Although the mechanisms of action of MSM are still not fully understood, research over the past decade has given a substantial amount of information on how it interacts with the body. As it is currently understood, the multiple benefits of MSM can be attributed the three primary characteristics: sulfur content, antioxidant properties, and anti-inflammatory properties.
Sulfur is the third most abundant mineral based on a percentage of total body weight and is essential for over 300 bodily processes. Structurally, sulfur is essential for connective tissues like collagen and keratin as it gives the tissues their strong but flexible characteristics. Sulfur is an important component of the detoxification process in the liver, part of the body’s natural anti-oxidant pathways, and essential for many enzymatic processes. MSM is 34% sulfur, making it an efficient source of organic sulfur 3 grams of MSM has over 1 gram of sulfur.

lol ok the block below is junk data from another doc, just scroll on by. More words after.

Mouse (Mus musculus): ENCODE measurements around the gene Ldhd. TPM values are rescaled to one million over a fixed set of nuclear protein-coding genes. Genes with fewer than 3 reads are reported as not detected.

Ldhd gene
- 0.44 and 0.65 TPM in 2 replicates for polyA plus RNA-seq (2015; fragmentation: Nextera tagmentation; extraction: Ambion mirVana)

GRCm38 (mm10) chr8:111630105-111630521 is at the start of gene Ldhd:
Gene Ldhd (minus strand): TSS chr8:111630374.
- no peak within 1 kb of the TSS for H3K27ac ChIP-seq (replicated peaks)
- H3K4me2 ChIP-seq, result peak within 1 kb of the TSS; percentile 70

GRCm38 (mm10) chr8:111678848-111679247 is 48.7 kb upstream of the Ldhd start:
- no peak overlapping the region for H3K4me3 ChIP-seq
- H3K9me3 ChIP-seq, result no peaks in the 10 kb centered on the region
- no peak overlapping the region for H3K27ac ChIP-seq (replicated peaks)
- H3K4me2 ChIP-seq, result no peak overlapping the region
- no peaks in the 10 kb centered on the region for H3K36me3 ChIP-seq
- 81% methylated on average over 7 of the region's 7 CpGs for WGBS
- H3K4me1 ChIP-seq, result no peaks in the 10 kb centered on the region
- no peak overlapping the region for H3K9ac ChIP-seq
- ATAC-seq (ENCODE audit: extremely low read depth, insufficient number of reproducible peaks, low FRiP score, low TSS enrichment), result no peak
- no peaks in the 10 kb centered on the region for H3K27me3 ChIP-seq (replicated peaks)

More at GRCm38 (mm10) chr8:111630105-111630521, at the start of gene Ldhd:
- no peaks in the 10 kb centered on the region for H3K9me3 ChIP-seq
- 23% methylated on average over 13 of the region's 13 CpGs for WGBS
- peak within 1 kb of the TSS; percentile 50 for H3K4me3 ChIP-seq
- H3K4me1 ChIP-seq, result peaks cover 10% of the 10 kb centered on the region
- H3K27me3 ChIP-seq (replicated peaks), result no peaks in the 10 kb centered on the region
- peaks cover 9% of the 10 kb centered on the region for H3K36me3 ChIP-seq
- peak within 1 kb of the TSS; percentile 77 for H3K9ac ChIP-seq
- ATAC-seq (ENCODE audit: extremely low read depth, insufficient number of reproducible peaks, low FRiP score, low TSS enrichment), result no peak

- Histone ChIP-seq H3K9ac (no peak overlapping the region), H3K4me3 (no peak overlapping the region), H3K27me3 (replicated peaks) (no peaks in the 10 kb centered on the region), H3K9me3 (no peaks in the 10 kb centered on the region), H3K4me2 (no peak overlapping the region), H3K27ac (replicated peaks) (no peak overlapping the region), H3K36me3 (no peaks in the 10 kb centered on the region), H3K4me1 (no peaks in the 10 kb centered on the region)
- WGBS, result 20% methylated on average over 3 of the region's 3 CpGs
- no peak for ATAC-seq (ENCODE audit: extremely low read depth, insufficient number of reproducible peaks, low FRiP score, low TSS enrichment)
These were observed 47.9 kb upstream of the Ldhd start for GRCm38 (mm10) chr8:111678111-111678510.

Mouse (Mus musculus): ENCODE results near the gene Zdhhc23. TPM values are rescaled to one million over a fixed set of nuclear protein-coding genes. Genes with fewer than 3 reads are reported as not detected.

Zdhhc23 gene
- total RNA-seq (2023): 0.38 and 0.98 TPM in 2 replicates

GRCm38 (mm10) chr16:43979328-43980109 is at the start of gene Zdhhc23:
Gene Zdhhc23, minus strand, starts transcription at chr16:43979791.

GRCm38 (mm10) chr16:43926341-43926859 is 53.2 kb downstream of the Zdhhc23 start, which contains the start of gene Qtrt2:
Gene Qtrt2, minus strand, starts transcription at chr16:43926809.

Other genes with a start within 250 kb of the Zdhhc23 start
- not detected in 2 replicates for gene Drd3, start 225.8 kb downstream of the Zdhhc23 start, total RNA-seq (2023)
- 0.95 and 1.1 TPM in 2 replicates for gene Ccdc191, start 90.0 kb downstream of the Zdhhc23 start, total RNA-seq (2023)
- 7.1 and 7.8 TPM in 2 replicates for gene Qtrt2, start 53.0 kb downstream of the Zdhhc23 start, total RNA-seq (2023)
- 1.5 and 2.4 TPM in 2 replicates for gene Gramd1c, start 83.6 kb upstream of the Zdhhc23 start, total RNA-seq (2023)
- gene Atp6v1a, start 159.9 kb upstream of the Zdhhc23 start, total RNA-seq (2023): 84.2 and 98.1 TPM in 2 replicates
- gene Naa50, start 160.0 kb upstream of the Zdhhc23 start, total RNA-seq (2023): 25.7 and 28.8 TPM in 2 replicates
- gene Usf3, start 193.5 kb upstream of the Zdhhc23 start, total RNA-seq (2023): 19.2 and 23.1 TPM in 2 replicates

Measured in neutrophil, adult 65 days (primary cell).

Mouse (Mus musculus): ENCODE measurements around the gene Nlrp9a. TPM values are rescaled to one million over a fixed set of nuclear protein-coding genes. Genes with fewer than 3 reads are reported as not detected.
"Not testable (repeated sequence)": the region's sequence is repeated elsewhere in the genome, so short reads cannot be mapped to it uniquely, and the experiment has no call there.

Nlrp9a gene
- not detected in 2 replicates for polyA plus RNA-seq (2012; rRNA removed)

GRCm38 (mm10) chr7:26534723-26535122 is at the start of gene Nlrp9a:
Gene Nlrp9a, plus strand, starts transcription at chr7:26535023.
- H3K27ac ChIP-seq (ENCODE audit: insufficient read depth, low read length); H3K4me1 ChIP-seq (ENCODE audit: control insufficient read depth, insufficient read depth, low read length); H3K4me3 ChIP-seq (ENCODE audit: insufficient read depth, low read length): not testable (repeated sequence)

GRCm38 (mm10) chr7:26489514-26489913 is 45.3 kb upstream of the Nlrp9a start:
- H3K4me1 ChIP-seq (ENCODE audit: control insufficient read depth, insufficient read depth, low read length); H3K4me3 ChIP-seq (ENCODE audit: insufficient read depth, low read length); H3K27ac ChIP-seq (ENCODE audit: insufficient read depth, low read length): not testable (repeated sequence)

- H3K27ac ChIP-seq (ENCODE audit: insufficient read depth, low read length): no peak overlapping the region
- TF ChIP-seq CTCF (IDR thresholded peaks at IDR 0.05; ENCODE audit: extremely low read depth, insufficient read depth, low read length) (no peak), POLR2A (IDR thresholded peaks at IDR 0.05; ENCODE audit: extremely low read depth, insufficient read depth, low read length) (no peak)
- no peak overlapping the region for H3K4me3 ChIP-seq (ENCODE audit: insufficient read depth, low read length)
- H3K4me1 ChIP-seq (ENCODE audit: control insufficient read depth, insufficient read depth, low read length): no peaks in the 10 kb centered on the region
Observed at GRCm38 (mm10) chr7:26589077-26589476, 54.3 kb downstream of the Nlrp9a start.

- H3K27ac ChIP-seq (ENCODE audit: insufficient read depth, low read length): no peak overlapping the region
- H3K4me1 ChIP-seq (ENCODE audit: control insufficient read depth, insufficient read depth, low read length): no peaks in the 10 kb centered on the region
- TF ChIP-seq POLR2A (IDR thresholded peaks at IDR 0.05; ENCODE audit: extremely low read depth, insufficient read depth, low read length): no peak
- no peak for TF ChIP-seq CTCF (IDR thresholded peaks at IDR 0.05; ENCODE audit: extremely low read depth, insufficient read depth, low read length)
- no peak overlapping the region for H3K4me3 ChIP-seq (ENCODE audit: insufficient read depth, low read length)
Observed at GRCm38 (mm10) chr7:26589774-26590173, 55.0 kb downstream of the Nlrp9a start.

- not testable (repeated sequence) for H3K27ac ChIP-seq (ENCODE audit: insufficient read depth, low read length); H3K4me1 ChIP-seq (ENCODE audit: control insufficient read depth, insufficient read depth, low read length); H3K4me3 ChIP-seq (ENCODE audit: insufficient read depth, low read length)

MSM is not a direct anti-oxidant, in that it doesn’t quench oxidative species like vitamins C or E. Instead, it works by decreasing the production of reactive oxygen and nitrogen species (RONS) and by supporting the body’s natural anti-oxidant pathways. MSM has been shown to decrease the production of nitric oxide (NO) and mitochondrial ROS, decreasing initial levels of oxidative stress. And it has been shown increase levels of glutathione, superoxide dismutase (SOD), and catalase (CAT), essential anti-oxidant pathways of the body used to combat oxidative stress.
Inflammation is associated with a myriad of chronic and acute health issues. MSM can down-regulate a key gatekeeper molecule called NF-kB. This molecule initiates an inflammatory cascade that leads to the production of the inflammatory cytokines IL-1, IL-6, and TNF-α. MSM is also able to inhibit expression of the NLRP3 inflammasome, which causes subsequent inflammation.